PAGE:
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Tax Analysts




In the beginning, the VAT fraud known as missing trader intra-community (MTIC) fraud appeared to be a UK problem concentrated in the cell phone and computer chip markets. MTIC has mutated (to other commodities) and migrated (to other Member States). This paper describes how this fraud operates in the VoIP market, and how in this mutation it is no longer confined to the EU, but can infiltrate any VAT/GST anywhere.

Canada, Botswana, Japan, Iceland and Jamaica (to mention a few jurisdictions) have consumption taxes that are just as vulnerable as is the EU VAT to VoIP missing trader fraud. It is somewhat problematical that the OECD’s Committee on Fiscal Affairs (Working Party 9 on Consumption Taxes) seems to be adopting rules that would facilitate this fraud as it examines VAT/GST in cross-border trade in services and intangibles.

MTIC is a technology-intensive fraud. The fraud itself can take only minutes. Proceeds then travel with lightning speed through a series domestic and foreign banks (Dubai, India, Hong Kong, Pakistan, China and Russia are common). When a withdrawal is made (in cash) on the other side of the world, the stolen VAT is nearly impossible to recover.

Unlike the EU Commission’s selection of five highly vulnerable MTIC markets (cell phones, computer chips, perfume, precious metals and emissions permits) that are selected for special enforcement measures in COM(2009) 511, this paper presents Dr. Michael Cheetham’s list of forty-one markets of presently active MTIC fraud. VoIP ranks as number 6 on Dr. Cheetham’s list. This paper suggests that the Commission may not be looking at the MTIC problem with both eyes wide open. It is much bigger than it appears to be.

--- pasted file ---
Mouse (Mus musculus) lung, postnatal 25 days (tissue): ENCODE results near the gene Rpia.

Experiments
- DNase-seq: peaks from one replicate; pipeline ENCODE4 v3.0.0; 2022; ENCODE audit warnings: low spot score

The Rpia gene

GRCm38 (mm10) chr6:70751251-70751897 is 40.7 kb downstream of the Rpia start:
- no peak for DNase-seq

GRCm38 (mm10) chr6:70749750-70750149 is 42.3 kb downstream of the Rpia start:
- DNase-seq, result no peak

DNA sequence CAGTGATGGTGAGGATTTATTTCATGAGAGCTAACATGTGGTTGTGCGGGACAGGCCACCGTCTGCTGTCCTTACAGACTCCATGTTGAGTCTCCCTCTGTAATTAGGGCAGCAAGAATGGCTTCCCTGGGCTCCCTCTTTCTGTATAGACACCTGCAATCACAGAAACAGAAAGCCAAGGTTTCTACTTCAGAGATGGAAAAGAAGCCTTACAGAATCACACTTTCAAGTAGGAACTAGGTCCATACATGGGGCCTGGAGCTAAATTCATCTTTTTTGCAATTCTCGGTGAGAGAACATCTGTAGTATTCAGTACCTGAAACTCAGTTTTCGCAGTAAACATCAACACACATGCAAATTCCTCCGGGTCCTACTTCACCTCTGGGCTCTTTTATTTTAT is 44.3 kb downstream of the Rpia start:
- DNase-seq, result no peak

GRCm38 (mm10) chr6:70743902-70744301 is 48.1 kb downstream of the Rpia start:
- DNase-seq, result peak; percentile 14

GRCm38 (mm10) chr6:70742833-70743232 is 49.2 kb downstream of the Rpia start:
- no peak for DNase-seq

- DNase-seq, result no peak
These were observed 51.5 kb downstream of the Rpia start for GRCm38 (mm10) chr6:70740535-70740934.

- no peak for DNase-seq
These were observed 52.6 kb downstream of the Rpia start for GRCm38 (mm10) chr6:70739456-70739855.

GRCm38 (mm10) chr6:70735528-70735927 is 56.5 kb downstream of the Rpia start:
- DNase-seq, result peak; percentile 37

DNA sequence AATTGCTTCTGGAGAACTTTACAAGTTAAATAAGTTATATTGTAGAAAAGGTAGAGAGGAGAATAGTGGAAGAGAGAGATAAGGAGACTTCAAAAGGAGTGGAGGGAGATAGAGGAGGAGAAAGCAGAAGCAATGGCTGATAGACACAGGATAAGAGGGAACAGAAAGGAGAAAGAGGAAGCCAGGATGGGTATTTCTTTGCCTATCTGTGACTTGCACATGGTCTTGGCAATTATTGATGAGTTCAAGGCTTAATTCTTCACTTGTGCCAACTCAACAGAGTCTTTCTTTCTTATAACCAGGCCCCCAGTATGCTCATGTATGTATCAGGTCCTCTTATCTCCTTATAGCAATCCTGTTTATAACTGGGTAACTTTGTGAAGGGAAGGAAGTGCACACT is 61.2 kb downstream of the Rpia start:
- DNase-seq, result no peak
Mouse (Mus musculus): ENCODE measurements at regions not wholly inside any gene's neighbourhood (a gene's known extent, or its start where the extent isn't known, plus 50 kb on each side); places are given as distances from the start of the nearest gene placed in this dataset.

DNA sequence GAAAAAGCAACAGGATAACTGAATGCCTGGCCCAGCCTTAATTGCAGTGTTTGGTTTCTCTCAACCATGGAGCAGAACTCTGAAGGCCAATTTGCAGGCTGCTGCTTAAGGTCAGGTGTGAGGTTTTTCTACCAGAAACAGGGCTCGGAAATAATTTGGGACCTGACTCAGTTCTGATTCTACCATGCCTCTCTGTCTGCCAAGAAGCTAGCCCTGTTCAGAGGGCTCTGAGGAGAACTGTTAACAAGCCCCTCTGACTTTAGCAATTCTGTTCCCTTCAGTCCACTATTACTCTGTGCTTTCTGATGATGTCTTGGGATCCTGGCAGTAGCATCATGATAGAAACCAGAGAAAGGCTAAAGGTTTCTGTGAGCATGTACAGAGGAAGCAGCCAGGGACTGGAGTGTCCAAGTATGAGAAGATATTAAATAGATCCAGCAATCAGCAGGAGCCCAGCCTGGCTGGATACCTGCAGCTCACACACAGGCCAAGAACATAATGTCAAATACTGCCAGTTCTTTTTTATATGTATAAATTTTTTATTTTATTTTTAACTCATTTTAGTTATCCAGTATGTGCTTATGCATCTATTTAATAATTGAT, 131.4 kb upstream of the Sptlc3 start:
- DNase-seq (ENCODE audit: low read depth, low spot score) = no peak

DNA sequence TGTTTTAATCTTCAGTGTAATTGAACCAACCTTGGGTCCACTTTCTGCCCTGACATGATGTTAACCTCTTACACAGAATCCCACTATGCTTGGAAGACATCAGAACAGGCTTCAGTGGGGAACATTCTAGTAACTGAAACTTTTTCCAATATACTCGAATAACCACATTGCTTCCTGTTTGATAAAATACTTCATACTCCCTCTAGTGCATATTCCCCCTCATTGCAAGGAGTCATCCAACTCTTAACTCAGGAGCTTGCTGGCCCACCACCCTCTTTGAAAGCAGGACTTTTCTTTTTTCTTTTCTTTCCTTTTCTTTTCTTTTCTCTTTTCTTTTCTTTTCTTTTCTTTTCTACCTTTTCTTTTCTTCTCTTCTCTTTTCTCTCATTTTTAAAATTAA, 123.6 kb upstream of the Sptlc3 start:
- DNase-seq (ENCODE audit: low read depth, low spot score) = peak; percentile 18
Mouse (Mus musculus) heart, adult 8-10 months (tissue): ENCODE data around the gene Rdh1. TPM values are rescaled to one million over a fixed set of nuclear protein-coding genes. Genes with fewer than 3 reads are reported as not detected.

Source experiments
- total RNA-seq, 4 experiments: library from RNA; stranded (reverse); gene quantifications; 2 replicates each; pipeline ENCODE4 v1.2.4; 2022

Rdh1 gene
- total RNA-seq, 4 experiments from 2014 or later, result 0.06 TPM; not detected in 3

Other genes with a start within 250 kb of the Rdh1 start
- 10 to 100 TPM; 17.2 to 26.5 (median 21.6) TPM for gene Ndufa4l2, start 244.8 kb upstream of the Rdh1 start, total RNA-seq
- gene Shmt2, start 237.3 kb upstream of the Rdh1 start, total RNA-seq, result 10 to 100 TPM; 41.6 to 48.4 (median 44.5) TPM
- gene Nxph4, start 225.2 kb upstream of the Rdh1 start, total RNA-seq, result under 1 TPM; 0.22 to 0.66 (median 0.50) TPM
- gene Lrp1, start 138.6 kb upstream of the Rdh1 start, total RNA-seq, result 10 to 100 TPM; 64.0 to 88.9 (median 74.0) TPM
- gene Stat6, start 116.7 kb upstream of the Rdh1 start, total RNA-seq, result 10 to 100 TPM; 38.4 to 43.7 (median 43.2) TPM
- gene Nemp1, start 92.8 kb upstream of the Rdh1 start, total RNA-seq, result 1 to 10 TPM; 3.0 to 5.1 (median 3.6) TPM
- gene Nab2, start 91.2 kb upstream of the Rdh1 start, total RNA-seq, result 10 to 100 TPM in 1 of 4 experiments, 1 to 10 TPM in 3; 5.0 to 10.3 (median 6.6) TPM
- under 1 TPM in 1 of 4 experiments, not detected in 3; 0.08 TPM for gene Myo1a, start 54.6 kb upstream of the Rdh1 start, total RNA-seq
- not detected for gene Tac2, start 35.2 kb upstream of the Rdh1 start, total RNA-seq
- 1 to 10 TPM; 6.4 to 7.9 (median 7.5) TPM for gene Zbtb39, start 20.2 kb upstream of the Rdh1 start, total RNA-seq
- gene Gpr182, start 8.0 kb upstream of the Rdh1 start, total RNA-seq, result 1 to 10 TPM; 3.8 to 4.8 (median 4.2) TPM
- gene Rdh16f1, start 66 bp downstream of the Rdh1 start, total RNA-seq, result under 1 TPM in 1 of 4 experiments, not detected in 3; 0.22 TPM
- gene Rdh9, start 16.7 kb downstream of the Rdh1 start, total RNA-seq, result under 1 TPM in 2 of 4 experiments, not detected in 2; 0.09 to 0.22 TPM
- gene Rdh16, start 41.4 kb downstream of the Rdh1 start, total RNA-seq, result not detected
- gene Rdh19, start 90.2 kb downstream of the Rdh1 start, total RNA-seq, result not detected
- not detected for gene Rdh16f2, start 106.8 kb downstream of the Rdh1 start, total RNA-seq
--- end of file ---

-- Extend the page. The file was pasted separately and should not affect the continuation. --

Stripped to essentials MTIC prevention is all about assurance. Where is the assurance that whenever an enterprise purchases supplies for resale with an obligation to perform a reverse charge that it will make and report this charge, and then remit the VAT on an onward sale? The important point is not who should remit the VAT; the important question is how can we be assured that whoever is charged with doing so actually does it?

Technological answers to the problem posed by missing trader fraud in services and intangibles are known and well tested. The measures needed involve certification of automated systems. These are largely administrative measures, but they depend on Member State cooperation, and Commission leadership in the EU, and in the global arena they depend on international cooperating and substantive direction from the OECD.

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